The "Appropriate Level" for the Labor Share and a New Method for the Allocation of Added Value
— Issues to be considered in the 2007 shunto wage negotiations if Japan is to achieve sustainable growth —
January 31, 2007
The labor share, which rose sharply during the 1990s, has been falling and, in recent years, has fallen to its "appropriate level" or even lower. The labor share has been following a downward trendas global competition has intensified, but as the shunto wage negotiations have become little more than a formality, it has become still more prone to fall below the trend line.
With the gap in business performance between enterprises widening, the arguments for raising the labor share by means of a uniform wage increase lack force. On the other hand, an excessively low labor share is a problem in that it increases the risk of over-investment or, worse still, may cause a fall in the "quality of labor" as a result of reduced incentive to develop labor skills and reduced spending on training.
Japan needs to develop a new approach to the allocation of added value based on three key elements — the creation of new and more flexible "performance-related" wage systems that take account of the "Human Resourse developing " role of wages, the fair and equal treatment between regular and non-regular employees, and the establishment of labor markets and market rates of pay for different occupations — and take steps to optimize and stabilize the labor share.
Although the Japanese economy is enjoying its longest growth phase since the Second World War, the benefits of the strong business performance of the corporate sector have been slow to filter through to the household sector. One reason for this problem is the "decline of the labor share", and with the 2007 shunto wage negotiations approaching, the method by which added value is allocated has become a bone of contention.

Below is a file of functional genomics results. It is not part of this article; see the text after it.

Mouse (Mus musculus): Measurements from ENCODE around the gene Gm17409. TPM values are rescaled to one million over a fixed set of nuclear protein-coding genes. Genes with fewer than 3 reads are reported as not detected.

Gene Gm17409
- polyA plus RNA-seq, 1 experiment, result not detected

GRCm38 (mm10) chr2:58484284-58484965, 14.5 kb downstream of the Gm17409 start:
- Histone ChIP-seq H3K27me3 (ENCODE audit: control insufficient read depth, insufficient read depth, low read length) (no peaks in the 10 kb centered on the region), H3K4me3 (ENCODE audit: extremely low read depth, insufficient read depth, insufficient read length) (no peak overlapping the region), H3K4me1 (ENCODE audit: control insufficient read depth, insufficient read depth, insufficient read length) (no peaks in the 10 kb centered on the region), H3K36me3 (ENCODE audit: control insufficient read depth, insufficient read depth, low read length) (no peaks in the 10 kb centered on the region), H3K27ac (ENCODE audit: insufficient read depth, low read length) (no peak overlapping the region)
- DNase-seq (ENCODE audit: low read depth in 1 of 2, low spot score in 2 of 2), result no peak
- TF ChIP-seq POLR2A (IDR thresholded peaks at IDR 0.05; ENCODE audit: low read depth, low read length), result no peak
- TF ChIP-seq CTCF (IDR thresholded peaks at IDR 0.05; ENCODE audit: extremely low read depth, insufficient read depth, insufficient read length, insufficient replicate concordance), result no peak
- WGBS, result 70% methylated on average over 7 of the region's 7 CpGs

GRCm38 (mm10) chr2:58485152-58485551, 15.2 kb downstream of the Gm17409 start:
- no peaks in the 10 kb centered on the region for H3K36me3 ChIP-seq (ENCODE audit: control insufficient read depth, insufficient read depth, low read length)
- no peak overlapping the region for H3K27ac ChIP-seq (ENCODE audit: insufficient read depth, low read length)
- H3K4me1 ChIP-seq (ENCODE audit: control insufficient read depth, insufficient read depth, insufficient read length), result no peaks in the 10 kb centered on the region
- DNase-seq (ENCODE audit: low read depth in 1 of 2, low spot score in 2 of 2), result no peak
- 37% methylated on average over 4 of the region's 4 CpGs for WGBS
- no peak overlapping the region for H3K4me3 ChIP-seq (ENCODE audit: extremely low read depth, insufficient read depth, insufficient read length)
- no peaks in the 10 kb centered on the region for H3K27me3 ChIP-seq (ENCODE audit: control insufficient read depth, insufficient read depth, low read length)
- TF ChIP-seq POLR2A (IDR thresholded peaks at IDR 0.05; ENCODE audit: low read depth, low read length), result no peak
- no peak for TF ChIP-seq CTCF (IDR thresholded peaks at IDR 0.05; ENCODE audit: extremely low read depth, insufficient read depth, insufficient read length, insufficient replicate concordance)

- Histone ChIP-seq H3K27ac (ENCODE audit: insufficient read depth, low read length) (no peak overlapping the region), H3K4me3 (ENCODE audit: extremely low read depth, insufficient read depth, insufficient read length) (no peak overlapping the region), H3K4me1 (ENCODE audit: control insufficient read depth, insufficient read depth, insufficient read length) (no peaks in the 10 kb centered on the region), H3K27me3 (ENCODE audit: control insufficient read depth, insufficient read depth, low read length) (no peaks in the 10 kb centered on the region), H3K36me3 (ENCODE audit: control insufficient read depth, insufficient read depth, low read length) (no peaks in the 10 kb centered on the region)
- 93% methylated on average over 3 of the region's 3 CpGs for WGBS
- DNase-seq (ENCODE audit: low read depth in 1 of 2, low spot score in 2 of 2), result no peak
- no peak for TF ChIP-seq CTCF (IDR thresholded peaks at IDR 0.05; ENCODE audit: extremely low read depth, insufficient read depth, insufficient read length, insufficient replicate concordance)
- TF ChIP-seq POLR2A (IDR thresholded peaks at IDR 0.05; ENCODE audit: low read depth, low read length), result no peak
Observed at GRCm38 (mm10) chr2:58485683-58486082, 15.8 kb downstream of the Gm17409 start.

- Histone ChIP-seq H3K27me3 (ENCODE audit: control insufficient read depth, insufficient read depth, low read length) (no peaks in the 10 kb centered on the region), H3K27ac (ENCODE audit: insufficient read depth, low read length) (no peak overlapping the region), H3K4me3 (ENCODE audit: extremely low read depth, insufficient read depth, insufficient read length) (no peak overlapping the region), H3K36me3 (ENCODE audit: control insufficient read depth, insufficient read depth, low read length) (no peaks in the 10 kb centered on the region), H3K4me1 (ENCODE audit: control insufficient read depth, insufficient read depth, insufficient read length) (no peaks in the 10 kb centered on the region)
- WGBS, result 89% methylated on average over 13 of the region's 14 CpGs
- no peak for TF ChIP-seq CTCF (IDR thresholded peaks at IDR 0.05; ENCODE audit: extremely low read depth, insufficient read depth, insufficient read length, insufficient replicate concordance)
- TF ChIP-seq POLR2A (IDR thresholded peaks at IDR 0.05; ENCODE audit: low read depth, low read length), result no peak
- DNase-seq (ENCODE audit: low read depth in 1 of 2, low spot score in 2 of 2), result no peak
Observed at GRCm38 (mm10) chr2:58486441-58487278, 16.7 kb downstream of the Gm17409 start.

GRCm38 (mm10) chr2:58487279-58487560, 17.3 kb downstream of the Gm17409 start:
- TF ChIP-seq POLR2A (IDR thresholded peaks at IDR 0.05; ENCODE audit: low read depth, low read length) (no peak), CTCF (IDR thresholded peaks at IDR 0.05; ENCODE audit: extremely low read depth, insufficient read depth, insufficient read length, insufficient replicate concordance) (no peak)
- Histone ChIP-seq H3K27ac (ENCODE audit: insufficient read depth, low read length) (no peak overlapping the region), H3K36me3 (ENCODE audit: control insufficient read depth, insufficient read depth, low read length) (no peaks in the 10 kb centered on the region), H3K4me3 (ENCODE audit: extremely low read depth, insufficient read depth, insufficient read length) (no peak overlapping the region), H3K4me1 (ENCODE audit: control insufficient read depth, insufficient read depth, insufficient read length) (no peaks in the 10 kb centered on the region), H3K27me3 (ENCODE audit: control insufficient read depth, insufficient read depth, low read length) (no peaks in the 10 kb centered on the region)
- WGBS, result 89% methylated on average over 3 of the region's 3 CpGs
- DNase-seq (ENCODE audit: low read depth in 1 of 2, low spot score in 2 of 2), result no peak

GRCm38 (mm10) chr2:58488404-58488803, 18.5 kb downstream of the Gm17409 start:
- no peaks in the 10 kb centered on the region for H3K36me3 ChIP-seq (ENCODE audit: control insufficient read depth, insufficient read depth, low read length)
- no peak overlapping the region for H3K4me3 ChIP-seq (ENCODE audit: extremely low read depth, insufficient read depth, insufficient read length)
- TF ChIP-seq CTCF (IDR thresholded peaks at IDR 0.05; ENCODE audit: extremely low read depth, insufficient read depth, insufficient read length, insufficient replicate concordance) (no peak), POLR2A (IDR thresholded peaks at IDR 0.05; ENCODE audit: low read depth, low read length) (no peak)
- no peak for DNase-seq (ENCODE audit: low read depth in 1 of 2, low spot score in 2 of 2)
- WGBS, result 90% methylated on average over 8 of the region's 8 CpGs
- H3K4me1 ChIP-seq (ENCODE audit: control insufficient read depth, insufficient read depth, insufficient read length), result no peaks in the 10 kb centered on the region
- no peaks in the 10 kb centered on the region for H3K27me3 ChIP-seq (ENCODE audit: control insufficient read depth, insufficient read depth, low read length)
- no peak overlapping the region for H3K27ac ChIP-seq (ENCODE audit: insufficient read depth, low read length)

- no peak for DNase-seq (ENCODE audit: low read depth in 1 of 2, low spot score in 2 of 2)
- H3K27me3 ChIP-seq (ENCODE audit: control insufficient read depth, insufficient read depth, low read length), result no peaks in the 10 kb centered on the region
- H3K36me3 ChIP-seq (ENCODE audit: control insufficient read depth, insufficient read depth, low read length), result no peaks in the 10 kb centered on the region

Although the labor share rose sharply after the collapse of the bubble economy, it has been falling since the beginning of the 2000s. From fiscal 2001 into fiscal 2003, enterprises adopted a tougher approach to the reduction of personnel costs, and because personnel costs were cut faster than the rate of decline in added value, the labor share has fallen, in recent years, to its "appropriate level" or even lower.
An examination of the reasons for which the labor share has declined since the beginning of the 2000s reveals that personnel costs are exerting downward pressure on the labor share to an unprecedented degree. In particular, the fact that personnel costs were cut so sharply in fiscal 2002 and 2003 resulted in a fall in the labor ratio in spite of the lack of any significant recovery in added value. The main reason for the sharp fall in personnel costs was the substantial cuts in wages, and the tendency to curb wages continued in fiscal 2004 and thereafter.
One of the main factors for the lack of growth in wages is the intensification of competition at the global level, and this is why the labor share was set to decline in the medium term in the first place. However, the fact that the shunto wage negotiations, which helped to raise the level of wages to an appropriate level during the 1970s and 1980s have become little more than a formality, has made the labor share even more prone to fall below the trend line.
From the early 1990s onwards, the rise in the ratio of "non-regular employees" lent momentum to the hollowing-out of the shunto wage negotiations. During the first half of the decade, enterprises implemented set annual pay rises and base wage increases but, in order to offset the rise in personnel costs, which exerted an upward pressure on the labor share, took steps to increase the ratio of non-regular staff they employed. Moreover, the response to calls for the unification of base wage increases having been postponed, and 2001 and 2002 actually saw the average scheduled wages of general workers fall on a macro basis. The reasons behind this fall include the discontinuation of set annual pay rises and the reduction in scale of wage increases, and some enterprises actually went so far as to cut wages, but the impact of moves to reduce the number of workers promoted to higher grades cannot be overlooked.